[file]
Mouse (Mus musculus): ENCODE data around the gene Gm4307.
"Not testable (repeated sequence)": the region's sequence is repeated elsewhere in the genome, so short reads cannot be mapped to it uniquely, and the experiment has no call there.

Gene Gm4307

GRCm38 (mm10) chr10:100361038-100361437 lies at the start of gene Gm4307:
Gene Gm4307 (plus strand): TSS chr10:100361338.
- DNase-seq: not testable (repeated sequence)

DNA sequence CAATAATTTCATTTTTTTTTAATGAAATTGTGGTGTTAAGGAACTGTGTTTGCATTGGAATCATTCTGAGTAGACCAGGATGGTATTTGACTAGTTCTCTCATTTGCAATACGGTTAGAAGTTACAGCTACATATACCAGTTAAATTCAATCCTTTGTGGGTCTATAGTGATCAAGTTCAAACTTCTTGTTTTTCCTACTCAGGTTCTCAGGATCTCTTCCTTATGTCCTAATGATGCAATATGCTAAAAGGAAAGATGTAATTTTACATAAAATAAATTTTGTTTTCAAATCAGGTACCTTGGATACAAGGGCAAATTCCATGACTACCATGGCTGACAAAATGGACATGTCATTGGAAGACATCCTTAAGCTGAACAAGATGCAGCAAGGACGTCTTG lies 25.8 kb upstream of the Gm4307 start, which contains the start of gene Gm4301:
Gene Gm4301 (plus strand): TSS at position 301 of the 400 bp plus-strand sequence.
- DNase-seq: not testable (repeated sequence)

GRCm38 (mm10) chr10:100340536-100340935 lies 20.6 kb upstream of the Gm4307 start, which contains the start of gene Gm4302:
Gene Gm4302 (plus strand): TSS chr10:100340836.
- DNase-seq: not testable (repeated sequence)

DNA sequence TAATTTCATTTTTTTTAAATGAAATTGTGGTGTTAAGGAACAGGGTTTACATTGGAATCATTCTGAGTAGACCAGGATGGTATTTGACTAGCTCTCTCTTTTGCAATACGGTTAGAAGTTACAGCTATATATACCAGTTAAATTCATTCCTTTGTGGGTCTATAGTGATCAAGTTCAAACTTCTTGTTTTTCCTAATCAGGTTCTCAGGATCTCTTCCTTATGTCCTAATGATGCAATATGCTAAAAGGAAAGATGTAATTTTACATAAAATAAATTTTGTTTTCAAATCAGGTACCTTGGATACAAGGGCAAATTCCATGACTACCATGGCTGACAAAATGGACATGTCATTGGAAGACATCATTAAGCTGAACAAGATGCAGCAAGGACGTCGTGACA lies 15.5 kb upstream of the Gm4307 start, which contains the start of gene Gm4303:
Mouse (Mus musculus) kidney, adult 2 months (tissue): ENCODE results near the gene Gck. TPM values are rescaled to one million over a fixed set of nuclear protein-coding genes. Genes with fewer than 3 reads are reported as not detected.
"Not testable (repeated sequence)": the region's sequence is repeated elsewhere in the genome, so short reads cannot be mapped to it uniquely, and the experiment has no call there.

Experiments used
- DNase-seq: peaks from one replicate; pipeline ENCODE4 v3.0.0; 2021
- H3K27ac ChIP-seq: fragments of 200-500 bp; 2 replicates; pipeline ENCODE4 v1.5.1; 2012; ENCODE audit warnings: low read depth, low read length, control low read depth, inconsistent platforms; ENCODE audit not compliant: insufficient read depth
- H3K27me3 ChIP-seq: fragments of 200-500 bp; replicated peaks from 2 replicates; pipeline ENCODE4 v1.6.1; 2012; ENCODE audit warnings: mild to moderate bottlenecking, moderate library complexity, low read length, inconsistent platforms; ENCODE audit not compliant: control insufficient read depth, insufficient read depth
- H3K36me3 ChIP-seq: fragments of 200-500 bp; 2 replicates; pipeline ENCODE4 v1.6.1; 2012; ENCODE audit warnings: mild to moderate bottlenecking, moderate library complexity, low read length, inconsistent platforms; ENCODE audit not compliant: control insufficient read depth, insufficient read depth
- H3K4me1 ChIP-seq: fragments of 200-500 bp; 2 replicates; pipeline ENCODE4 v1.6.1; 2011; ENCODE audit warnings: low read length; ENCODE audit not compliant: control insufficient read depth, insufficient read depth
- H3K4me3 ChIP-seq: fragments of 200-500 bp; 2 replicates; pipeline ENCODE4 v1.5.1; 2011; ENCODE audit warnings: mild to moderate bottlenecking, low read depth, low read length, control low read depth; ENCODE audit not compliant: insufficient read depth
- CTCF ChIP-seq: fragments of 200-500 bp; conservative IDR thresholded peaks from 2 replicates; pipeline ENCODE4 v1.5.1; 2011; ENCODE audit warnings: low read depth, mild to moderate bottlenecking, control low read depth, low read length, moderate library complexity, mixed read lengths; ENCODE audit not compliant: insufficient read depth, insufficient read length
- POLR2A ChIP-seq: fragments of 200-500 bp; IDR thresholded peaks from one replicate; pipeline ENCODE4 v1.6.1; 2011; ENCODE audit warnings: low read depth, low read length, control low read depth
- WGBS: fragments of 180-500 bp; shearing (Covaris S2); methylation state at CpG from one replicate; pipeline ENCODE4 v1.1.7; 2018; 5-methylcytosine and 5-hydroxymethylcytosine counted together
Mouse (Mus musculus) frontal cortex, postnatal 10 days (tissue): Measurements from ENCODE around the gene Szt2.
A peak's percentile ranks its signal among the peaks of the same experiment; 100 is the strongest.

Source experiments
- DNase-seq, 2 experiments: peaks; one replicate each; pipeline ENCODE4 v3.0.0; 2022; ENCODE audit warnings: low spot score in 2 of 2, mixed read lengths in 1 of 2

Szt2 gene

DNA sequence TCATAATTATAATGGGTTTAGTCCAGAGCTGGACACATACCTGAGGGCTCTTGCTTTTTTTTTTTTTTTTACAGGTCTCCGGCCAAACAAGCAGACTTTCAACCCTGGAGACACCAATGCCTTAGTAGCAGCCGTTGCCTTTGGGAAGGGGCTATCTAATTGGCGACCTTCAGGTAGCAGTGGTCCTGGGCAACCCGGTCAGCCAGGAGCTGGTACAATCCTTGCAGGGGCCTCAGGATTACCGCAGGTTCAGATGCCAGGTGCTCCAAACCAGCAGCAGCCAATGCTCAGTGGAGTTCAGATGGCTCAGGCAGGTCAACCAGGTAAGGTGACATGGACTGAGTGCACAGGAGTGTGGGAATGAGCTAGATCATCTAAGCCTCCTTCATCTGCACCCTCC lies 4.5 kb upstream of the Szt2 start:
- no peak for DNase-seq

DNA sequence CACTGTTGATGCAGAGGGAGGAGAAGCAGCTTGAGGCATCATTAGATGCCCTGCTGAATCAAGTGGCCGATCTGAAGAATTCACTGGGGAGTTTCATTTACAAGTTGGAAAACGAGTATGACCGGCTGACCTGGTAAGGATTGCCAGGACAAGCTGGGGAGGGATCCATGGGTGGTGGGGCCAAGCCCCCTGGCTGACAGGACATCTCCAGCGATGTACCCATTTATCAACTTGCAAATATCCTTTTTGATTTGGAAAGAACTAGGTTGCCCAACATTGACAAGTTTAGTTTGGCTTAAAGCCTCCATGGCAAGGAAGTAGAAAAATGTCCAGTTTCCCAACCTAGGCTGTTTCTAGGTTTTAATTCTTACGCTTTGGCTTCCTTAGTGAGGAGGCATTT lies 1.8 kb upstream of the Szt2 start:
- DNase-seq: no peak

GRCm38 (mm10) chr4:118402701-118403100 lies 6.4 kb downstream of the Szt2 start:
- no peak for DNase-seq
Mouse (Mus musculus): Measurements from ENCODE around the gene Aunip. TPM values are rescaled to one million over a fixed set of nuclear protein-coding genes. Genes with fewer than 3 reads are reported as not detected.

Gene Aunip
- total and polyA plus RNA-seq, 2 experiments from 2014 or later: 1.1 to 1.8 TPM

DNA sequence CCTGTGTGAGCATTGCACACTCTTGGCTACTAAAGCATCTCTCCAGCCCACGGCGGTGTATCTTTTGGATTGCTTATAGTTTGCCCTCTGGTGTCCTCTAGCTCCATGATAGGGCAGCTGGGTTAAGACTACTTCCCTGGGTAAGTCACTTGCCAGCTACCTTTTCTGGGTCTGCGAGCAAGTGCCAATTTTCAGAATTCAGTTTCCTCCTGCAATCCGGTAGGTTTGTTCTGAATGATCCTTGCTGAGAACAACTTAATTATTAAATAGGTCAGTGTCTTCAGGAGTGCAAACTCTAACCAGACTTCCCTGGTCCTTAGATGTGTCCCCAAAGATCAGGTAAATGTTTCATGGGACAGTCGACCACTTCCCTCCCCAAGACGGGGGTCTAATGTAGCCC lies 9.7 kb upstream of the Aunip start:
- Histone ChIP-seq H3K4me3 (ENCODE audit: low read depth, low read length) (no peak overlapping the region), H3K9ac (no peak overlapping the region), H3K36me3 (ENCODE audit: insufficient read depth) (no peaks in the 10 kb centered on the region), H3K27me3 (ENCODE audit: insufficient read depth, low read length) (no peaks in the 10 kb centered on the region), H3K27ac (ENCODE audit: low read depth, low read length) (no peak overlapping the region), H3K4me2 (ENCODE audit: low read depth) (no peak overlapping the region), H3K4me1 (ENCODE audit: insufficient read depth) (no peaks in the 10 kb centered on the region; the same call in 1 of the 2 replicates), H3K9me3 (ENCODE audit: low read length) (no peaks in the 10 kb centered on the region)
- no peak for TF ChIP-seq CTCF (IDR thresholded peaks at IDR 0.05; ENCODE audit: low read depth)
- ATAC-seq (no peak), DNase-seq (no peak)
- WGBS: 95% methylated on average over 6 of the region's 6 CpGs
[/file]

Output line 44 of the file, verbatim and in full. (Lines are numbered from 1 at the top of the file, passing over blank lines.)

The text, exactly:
- WGBS: 95% methylated on average over 6 of the region's 6 CpGs